Last year at this time, we lowered our forecast of programmable DSP chip market growth to 5 percent from our earlier 15 percent prediction. The market continued to track our revised figure until December, when an upsurge in DSP shipments brought the actual market growth up to 14.1 percent for the full year. Maybe we'll see the same effect this year, because Forward Concepts is lowering its earlier 2003 prediction of 20 percent DSP growth to 15 percent. The reasons are several.
We saw continued growth in the first quarter-an unusual situation, since DSP, like most other semiconductor markets, generally exhibits a drop in first-quarter shipments stemming from the "Christmas effect" that becomes evident late in the third quarter and early in the fourth. Vendors tend to ship everything but the kitchen sink in the fourth quarter to improve their annual revenue figures.
But this year, the usual first-quarter slump didn't hit until early in the second quarter, with DSP shipments dropping almost 10 percent sequentially in April.
Asia-Pacific is now the largest market for semiconductors, and China is the largest market for wireless. Since wireless is the largest market for DSP chips (almost 65 percent of shipments last year), market dynamics may be changing. For one thing, Christmas, Hanukkah and Ramadan, seasons of celebration and gift giving in the West, all fall in the fourth quarter of any year. But those are not big celebrations in the Far East, and particularly not in most of China. The Lunar New Year, which occurs in the first quarter, is the gift-giving season all over Asia. And cell phones are gifts, too. As the "sleeping giant" awakens, we may now be seeing a shift in seasonal shipment patterns in more than just chips.
Whether or not there is an overall pattern change, we can attribute part of the second-quarter shipment drop to both SARS and inventory glut. Both have had a negative effect on wireless and DSP revenues. We estimate that severe acute respiratory syndrome caused about a two-month slowing of cell phone sales in China this year, exacerbating inventory problems that were already becoming evident before the outbreak hit. In the West, the stall of third-generation (3G) cellular rollouts in Europe has slowed infrastructure DSP growth.
Our forecast for wireless DSP chip growth in 2003 is 18 percent, to the $3.8 billion shipment level, further increasing this sector's share of the DSP market to an unprecedented 68 percent. Texas Instruments dominates the segment, followed by Motorola, Agere and Analog Devices. (Qualcomm, which actually ranks No. 2 in wireless chip set shipments, after TI, does not report its shipments in the programmable DSP category, and we classify its baseband chips as ASIC DSPs.)
What about the other 35 percent of the DSP market? Consumer markets, which consist mostly of entertainment products, are predicted to moderate after a 190 percent jump in 2002. But this market will still see a healthy growth rate of 17 percent this year for programmable DSPs, rising to the $365 million level.
Note, however, that DSP technology in the bulk of the consumer market is largely implemented in the form of ASICs or application-specific standard products, and is no longer reported as "DSP chips" by vendors like Cirrus Logic, STMicroelectronics, ESS and LSI Logic. And disk drive controllers, which dominate the computer and peripherals DSP market segment, are becoming systems-on-chip (SoCs) too. Here too, the biggest players, Agere and STMicroelectronics, don't report them as "DSP chips" anymore. We predict that the computer segment will be responsible for some $350 million in programmable DSP shipments, down 5 percent from 2002 levels. The shifting to SoCs in disk drive controllers will continue to diminish the computer and peripherals share of the programmable DSP market over the next few years.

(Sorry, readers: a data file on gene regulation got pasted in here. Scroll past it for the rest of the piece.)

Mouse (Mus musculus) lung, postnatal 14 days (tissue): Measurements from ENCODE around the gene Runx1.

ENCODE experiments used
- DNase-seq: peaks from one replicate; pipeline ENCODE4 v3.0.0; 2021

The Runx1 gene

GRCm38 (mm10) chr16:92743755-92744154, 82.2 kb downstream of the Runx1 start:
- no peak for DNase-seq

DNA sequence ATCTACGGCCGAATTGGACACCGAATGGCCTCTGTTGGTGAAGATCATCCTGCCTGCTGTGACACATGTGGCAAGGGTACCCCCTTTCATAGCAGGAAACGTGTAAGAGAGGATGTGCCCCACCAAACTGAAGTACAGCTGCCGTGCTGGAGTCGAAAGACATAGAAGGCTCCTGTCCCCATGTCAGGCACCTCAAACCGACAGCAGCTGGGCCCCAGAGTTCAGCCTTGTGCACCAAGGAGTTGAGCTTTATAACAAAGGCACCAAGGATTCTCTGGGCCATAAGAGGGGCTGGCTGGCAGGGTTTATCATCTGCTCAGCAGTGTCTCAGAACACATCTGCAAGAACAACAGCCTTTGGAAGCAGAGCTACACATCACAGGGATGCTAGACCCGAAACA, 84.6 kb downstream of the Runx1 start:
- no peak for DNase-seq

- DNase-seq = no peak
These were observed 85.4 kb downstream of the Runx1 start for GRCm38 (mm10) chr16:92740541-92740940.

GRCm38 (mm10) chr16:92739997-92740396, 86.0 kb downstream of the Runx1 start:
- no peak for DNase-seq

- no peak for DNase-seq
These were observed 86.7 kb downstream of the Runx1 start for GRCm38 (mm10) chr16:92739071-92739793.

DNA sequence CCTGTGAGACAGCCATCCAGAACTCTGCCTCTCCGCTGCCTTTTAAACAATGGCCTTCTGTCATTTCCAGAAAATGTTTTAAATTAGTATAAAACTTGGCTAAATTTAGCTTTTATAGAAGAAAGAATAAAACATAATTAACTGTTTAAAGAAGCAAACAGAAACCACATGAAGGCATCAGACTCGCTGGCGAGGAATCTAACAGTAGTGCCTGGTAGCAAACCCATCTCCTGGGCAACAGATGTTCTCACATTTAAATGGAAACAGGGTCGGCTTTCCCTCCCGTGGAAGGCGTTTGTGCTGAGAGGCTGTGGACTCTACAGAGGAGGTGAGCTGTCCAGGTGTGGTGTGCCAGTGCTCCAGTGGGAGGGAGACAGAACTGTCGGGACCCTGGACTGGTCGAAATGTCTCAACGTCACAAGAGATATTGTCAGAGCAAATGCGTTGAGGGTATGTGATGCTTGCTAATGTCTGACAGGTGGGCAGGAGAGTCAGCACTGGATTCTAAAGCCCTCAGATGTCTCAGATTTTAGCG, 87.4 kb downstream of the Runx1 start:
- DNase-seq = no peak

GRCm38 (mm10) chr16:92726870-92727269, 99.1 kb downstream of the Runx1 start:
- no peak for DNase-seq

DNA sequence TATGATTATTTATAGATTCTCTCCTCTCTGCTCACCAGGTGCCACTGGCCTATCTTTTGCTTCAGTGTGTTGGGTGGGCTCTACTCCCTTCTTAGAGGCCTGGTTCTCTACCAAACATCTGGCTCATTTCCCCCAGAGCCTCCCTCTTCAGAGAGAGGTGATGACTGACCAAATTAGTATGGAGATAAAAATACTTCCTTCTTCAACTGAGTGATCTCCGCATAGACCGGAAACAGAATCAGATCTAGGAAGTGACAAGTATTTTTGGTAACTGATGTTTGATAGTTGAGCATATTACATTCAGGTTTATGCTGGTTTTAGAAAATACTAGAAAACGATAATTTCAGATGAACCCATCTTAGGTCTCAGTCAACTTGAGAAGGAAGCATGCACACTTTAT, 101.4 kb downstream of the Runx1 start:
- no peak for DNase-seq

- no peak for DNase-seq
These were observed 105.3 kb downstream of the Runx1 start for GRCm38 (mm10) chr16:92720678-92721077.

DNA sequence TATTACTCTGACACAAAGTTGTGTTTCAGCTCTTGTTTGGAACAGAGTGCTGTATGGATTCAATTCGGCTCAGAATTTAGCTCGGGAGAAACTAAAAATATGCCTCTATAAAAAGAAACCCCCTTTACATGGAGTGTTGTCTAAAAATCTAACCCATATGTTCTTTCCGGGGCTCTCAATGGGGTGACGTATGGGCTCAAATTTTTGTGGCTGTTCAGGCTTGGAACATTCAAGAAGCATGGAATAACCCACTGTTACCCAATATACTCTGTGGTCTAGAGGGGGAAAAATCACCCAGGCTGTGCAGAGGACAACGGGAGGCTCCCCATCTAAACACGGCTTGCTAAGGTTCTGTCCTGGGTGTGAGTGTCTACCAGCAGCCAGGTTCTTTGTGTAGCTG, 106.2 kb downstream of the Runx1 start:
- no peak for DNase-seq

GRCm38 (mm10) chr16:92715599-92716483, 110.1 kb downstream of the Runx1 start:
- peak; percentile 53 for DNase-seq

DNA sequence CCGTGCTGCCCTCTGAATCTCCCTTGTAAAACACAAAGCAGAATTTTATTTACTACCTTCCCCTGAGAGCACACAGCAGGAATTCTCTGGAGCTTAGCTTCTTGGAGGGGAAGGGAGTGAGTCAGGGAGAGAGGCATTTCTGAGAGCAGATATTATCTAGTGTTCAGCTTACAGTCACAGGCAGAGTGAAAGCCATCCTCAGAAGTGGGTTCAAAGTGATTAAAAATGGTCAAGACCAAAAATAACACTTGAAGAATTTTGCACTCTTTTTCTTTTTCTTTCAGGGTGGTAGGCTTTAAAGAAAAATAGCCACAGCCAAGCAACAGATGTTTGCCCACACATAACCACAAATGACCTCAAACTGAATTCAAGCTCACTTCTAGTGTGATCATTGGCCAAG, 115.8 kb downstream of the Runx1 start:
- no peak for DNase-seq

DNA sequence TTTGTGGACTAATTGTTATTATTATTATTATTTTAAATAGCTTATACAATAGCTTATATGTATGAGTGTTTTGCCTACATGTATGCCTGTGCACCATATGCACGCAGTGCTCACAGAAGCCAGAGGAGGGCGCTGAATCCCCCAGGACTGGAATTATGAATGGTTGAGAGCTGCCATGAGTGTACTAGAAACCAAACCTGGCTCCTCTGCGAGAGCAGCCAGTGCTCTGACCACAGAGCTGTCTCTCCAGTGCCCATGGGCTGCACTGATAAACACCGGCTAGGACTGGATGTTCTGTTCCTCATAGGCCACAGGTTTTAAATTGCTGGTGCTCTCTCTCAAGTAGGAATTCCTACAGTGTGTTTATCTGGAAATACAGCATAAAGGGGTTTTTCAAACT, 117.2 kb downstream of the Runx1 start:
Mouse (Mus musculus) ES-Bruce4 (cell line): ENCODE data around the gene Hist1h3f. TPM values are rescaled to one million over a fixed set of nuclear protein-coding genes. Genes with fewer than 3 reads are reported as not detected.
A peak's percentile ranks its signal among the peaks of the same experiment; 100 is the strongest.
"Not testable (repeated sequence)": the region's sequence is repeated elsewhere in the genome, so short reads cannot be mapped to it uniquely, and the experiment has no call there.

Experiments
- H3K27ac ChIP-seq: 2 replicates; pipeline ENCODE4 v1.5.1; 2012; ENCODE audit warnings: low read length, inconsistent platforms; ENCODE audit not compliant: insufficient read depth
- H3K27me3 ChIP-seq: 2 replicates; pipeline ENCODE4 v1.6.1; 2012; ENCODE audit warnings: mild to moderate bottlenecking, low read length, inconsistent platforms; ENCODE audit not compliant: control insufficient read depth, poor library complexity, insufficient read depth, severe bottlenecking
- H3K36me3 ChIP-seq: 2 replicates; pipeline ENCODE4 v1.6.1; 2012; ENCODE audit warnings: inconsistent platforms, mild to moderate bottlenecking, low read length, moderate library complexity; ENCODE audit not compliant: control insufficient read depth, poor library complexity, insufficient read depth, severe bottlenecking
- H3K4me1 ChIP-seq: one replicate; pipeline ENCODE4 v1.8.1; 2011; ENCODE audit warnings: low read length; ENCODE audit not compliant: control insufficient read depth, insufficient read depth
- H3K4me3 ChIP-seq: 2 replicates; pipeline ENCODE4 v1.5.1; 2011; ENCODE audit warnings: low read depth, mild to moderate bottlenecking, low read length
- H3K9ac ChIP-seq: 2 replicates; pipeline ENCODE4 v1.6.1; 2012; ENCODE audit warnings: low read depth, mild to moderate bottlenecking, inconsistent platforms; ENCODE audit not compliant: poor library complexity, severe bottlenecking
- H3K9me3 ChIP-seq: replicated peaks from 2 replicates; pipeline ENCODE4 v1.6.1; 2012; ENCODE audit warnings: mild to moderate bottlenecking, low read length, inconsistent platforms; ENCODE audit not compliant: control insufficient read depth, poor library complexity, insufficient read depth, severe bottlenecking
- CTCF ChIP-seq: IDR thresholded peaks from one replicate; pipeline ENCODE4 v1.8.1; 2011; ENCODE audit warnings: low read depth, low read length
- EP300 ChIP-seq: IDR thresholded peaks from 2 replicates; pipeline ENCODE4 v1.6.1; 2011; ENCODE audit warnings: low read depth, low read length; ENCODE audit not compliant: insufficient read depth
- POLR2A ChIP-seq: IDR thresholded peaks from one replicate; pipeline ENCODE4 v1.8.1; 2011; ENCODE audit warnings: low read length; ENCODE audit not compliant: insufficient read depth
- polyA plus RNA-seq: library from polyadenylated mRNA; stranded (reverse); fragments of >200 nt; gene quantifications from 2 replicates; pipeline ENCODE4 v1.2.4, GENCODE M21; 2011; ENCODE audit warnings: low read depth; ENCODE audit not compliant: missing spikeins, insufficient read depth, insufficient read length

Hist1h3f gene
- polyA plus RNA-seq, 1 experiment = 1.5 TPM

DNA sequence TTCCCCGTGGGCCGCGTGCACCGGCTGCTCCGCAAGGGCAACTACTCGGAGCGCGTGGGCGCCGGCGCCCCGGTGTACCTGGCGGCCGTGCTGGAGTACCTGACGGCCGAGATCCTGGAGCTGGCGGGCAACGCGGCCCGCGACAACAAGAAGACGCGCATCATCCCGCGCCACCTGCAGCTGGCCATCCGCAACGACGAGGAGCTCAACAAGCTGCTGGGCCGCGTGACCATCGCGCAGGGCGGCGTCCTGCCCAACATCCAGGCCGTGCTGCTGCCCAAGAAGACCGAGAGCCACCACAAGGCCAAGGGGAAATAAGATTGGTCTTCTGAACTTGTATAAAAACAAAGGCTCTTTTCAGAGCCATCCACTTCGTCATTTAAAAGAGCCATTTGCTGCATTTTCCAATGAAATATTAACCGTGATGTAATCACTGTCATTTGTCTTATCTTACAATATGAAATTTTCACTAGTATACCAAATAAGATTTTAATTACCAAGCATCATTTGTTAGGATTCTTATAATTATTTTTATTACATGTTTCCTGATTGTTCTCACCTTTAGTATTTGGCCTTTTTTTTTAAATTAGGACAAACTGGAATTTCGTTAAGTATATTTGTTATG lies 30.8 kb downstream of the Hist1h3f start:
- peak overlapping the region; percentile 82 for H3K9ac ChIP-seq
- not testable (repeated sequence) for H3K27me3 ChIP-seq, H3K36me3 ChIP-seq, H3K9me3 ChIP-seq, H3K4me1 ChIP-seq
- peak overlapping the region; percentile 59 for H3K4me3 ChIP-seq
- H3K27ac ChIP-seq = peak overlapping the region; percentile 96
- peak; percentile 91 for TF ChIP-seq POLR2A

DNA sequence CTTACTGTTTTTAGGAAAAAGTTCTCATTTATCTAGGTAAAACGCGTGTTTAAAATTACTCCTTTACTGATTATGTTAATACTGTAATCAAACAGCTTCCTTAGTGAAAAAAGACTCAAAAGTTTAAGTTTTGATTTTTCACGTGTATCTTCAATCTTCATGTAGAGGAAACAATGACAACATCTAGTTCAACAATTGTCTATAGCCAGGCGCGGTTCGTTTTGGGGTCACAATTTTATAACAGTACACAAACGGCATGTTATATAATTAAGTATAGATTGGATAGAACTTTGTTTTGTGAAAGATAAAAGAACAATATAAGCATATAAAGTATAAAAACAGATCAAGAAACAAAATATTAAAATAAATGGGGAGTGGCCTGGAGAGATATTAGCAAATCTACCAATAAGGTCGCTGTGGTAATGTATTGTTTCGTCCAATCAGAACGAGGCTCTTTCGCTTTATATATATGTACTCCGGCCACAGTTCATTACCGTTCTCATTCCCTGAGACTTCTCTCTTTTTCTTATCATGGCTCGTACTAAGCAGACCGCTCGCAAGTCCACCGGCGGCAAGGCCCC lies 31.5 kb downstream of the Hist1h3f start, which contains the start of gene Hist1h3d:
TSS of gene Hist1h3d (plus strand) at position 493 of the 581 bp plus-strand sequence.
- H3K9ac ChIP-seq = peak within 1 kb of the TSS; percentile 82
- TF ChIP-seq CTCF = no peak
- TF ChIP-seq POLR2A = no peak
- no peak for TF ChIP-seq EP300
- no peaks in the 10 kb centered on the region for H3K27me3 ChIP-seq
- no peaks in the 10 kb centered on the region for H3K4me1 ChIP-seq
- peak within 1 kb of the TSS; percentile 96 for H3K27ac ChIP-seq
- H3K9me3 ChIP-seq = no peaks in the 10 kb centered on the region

There are some indications that the telecom "nuclear winter" is beginning to thaw, if just a little. We predict that this will lead to a modest pickup in wireline DSP shipments this year, after a truly drastic decline in 2001 with only modest recovery since. Wireless-LAN hotspots are leading to a surge in (DSP-based) DSL deployments, while Internet Protocol phones for IP PBX shipments still approach 100 percent growth and some telcos, like Sprint, have finally committed to building out their IP-based packet phone systems. We predict wireline DSP growth of 8 percent, to $372 million, with mid-2004 signaling a more significant upturn.
The dashboard, not the power train, largely dominates the automotive market for DSP. Most shipments are going into AM/FM stereos, digital audio broadcast, navigation and telematics units rather than engine control and braking systems. So, until DSPs begin significant penetration into chassis and power train applications, we view this segment as simply an extension of the consumer market.
The so-called multipurpose market consists primarily of DSPs sold through distributors. Constituting some 10 percent of the market, this segment is dominated by TI and Analog Devices, with Motorola finally pushing DSP sales in this category to augment its much larger MCU sales.
How about 2004 and beyond? We've muted our earlier optimistic 2004 forecast of 33 percent to the 30 percent level, because of the slower-than-expected uptake on 3G cellular. However, we still predict the programmable DSP market to continue outpacing the overall semiconductor market, with a compound annual growth rate of 23.5 percent to $14 billion in 2007. More importantly, DSP, as a technology, continues to be the driver for the overall semiconductor market, because without DSP there would be no access to the Internet, no multimedia, no IP telephony and no digital wireless-applications on which we have all grown to depend.
Will Strauss is president of market research firm Forward Concepts (www.fwdconcepts.com; Tempe, Ariz.).